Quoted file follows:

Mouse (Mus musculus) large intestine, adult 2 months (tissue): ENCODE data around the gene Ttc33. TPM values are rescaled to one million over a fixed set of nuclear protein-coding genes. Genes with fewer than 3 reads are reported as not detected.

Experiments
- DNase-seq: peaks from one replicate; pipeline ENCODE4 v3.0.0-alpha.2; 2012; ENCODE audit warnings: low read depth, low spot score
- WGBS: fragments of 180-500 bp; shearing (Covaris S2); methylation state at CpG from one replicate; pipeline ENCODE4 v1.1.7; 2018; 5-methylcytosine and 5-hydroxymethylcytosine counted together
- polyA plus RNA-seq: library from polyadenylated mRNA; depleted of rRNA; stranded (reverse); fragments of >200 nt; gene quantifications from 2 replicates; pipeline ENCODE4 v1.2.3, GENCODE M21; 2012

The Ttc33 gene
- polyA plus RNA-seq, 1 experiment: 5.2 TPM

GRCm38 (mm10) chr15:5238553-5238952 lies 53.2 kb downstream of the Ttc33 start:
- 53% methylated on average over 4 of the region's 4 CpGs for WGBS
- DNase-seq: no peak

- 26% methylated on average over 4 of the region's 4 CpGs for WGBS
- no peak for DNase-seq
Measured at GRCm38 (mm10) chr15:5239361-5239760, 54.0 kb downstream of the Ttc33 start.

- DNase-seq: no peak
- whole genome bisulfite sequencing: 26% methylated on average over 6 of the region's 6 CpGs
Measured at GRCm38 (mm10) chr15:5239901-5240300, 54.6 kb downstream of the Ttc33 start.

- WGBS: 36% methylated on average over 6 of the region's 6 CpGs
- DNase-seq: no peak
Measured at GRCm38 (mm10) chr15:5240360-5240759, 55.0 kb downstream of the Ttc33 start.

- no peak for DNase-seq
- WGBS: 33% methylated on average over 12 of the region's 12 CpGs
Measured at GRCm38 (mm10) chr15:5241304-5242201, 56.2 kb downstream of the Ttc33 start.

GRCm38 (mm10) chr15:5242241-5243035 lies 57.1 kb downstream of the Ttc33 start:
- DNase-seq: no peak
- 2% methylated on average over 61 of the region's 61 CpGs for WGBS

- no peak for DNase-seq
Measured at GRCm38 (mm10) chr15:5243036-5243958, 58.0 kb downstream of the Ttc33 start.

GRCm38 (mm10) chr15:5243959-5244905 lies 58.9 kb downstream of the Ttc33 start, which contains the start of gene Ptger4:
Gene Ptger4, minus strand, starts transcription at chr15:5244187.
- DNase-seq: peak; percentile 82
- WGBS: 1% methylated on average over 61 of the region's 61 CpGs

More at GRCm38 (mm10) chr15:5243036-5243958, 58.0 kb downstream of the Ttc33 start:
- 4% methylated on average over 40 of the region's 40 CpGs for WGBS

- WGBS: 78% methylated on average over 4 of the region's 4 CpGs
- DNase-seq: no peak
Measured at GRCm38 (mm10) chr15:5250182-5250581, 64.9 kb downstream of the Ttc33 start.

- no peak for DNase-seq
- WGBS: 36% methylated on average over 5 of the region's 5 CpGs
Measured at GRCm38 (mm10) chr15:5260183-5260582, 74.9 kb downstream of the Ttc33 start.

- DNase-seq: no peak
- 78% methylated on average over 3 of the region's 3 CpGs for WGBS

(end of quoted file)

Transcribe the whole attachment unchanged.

Mouse (Mus musculus) large intestine, adult 2 months (tissue): ENCODE data around the gene Ttc33. TPM values are rescaled to one million over a fixed set of nuclear protein-coding genes. Genes with fewer than 3 reads are reported as not detected.

Experiments
- DNase-seq: peaks from one replicate; pipeline ENCODE4 v3.0.0-alpha.2; 2012; ENCODE audit warnings: low read depth, low spot score
- WGBS: fragments of 180-500 bp; shearing (Covaris S2); methylation state at CpG from one replicate; pipeline ENCODE4 v1.1.7; 2018; 5-methylcytosine and 5-hydroxymethylcytosine counted together
- polyA plus RNA-seq: library from polyadenylated mRNA; depleted of rRNA; stranded (reverse); fragments of >200 nt; gene quantifications from 2 replicates; pipeline ENCODE4 v1.2.3, GENCODE M21; 2012

The Ttc33 gene
- polyA plus RNA-seq, 1 experiment: 5.2 TPM

GRCm38 (mm10) chr15:5238553-5238952 lies 53.2 kb downstream of the Ttc33 start:
- 53% methylated on average over 4 of the region's 4 CpGs for WGBS
- DNase-seq: no peak

- 26% methylated on average over 4 of the region's 4 CpGs for WGBS
- no peak for DNase-seq
Measured at GRCm38 (mm10) chr15:5239361-5239760, 54.0 kb downstream of the Ttc33 start.

- DNase-seq: no peak
- whole genome bisulfite sequencing: 26% methylated on average over 6 of the region's 6 CpGs
Measured at GRCm38 (mm10) chr15:5239901-5240300, 54.6 kb downstream of the Ttc33 start.

- WGBS: 36% methylated on average over 6 of the region's 6 CpGs
- DNase-seq: no peak
Measured at GRCm38 (mm10) chr15:5240360-5240759, 55.0 kb downstream of the Ttc33 start.

- no peak for DNase-seq
- WGBS: 33% methylated on average over 12 of the region's 12 CpGs
Measured at GRCm38 (mm10) chr15:5241304-5242201, 56.2 kb downstream of the Ttc33 start.

GRCm38 (mm10) chr15:5242241-5243035 lies 57.1 kb downstream of the Ttc33 start:
- DNase-seq: no peak
- 2% methylated on average over 61 of the region's 61 CpGs for WGBS

- no peak for DNase-seq
Measured at GRCm38 (mm10) chr15:5243036-5243958, 58.0 kb downstream of the Ttc33 start.

GRCm38 (mm10) chr15:5243959-5244905 lies 58.9 kb downstream of the Ttc33 start, which contains the start of gene Ptger4:
Gene Ptger4, minus strand, starts transcription at chr15:5244187.
- DNase-seq: peak; percentile 82
- WGBS: 1% methylated on average over 61 of the region's 61 CpGs

More at GRCm38 (mm10) chr15:5243036-5243958, 58.0 kb downstream of the Ttc33 start:
- 4% methylated on average over 40 of the region's 40 CpGs for WGBS

- WGBS: 78% methylated on average over 4 of the region's 4 CpGs
- DNase-seq: no peak
Measured at GRCm38 (mm10) chr15:5250182-5250581, 64.9 kb downstream of the Ttc33 start.

- no peak for DNase-seq
- WGBS: 36% methylated on average over 5 of the region's 5 CpGs
Measured at GRCm38 (mm10) chr15:5260183-5260582, 74.9 kb downstream of the Ttc33 start.

- DNase-seq: no peak
- 78% methylated on average over 3 of the region's 3 CpGs for WGBS